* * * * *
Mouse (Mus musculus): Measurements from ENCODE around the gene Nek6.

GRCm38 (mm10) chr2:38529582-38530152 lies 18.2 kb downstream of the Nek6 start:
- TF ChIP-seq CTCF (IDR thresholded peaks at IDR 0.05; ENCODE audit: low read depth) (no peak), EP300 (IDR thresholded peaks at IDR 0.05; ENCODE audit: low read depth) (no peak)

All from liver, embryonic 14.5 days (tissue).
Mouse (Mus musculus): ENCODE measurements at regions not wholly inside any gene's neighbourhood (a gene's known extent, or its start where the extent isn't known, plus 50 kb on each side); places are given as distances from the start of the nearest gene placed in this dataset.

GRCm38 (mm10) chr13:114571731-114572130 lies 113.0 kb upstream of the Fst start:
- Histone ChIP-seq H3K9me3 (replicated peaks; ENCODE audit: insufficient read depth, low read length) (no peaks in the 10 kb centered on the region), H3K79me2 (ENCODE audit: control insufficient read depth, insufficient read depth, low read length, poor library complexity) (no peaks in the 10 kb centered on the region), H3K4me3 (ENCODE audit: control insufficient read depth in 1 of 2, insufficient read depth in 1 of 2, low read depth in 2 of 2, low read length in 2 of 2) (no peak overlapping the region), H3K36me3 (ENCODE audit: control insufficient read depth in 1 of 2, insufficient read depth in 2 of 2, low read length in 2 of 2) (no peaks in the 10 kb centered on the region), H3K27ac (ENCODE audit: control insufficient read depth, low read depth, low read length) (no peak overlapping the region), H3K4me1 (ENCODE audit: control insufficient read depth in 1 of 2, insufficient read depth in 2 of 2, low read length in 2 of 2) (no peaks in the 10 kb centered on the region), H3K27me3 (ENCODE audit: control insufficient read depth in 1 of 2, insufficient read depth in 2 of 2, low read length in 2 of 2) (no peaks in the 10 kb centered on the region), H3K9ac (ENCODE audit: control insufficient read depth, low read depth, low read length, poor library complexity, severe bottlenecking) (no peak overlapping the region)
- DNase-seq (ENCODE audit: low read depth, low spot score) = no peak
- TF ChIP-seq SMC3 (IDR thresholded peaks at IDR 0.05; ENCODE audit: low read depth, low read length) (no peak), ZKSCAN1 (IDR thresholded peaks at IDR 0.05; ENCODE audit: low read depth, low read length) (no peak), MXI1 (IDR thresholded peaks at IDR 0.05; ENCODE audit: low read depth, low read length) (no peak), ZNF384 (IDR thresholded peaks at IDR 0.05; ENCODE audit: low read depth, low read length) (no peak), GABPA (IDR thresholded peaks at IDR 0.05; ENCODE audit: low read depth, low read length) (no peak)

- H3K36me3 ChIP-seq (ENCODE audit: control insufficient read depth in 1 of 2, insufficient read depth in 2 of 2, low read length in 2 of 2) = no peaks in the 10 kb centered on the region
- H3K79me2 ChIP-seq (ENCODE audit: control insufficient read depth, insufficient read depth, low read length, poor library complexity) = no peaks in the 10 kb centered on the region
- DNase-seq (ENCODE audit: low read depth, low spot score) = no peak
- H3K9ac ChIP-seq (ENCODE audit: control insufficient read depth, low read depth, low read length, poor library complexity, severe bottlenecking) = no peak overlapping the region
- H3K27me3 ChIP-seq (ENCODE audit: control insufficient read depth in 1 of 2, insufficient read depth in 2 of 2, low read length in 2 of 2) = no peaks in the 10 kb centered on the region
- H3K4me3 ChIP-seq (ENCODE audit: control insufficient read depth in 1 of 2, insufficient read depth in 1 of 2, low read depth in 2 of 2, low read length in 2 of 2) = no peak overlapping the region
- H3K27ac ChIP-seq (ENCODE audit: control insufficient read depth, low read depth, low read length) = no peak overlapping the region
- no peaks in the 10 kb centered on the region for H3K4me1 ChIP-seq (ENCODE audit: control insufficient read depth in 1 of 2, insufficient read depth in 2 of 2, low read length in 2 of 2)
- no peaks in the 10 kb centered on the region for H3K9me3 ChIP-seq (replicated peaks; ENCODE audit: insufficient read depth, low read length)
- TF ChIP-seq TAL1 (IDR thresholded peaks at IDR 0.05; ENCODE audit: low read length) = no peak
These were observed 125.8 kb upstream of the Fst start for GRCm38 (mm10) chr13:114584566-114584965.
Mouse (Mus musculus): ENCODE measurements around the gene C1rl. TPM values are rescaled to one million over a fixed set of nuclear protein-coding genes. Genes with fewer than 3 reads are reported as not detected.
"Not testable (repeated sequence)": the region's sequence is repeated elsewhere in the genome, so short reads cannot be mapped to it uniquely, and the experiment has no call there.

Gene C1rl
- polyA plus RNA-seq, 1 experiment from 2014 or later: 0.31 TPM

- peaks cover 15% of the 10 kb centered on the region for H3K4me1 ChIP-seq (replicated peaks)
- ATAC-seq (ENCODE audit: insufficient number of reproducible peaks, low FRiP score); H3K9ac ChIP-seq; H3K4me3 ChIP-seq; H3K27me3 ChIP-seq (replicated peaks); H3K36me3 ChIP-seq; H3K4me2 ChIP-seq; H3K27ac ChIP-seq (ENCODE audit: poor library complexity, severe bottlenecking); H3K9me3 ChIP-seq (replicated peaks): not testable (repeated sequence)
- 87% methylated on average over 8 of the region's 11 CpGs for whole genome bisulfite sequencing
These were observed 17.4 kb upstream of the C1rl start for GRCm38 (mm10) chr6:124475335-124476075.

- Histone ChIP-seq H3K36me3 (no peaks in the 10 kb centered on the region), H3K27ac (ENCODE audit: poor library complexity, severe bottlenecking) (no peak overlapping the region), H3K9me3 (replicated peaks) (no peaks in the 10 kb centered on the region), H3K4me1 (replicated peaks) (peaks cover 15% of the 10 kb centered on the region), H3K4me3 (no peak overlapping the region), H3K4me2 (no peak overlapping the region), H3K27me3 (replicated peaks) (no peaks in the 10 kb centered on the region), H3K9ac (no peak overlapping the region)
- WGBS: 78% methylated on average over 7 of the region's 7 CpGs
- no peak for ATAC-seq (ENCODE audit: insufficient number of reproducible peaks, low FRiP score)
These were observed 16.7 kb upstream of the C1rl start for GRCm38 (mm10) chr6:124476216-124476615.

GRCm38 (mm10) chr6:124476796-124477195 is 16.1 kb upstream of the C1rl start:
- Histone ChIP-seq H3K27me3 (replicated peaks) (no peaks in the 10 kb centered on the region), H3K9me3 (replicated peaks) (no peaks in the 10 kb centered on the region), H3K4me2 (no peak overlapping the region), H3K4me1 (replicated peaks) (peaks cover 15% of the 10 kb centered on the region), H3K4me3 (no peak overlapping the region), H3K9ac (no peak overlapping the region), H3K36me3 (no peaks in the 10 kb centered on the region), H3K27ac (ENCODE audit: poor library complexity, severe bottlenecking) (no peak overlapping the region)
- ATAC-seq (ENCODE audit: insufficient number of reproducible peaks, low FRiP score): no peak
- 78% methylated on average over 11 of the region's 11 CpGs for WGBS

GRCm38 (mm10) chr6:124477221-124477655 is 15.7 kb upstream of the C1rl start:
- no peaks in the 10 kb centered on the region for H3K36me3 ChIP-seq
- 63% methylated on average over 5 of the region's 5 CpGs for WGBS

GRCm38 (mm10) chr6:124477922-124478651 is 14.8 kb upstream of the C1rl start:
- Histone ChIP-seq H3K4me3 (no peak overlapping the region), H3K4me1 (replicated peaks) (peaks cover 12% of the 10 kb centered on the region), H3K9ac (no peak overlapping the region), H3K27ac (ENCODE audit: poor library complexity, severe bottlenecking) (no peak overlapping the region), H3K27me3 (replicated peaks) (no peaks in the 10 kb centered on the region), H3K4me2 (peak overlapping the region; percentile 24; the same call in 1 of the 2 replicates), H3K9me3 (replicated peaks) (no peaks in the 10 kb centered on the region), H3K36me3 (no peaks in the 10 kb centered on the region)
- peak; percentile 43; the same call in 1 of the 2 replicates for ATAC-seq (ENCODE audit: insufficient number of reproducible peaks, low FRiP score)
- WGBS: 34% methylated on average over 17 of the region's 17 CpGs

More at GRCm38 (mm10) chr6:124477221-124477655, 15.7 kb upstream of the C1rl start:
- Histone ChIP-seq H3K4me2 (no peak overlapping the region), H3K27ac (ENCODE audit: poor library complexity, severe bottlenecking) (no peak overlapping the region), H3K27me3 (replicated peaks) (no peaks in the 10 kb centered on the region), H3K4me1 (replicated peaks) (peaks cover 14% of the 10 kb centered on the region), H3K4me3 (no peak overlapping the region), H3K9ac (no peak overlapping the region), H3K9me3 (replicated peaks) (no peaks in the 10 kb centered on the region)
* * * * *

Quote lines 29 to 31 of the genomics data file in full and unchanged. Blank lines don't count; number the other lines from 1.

- Histone ChIP-seq H3K36me3 (no peaks in the 10 kb centered on the region), H3K27ac (ENCODE audit: poor library complexity, severe bottlenecking) (no peak overlapping the region), H3K9me3 (replicated peaks) (no peaks in the 10 kb centered on the region), H3K4me1 (replicated peaks) (peaks cover 15% of the 10 kb centered on the region), H3K4me3 (no peak overlapping the region), H3K4me2 (no peak overlapping the region), H3K27me3 (replicated peaks) (no peaks in the 10 kb centered on the region), H3K9ac (no peak overlapping the region)
- WGBS: 78% methylated on average over 7 of the region's 7 CpGs
- no peak for ATAC-seq (ENCODE audit: insufficient number of reproducible peaks, low FRiP score)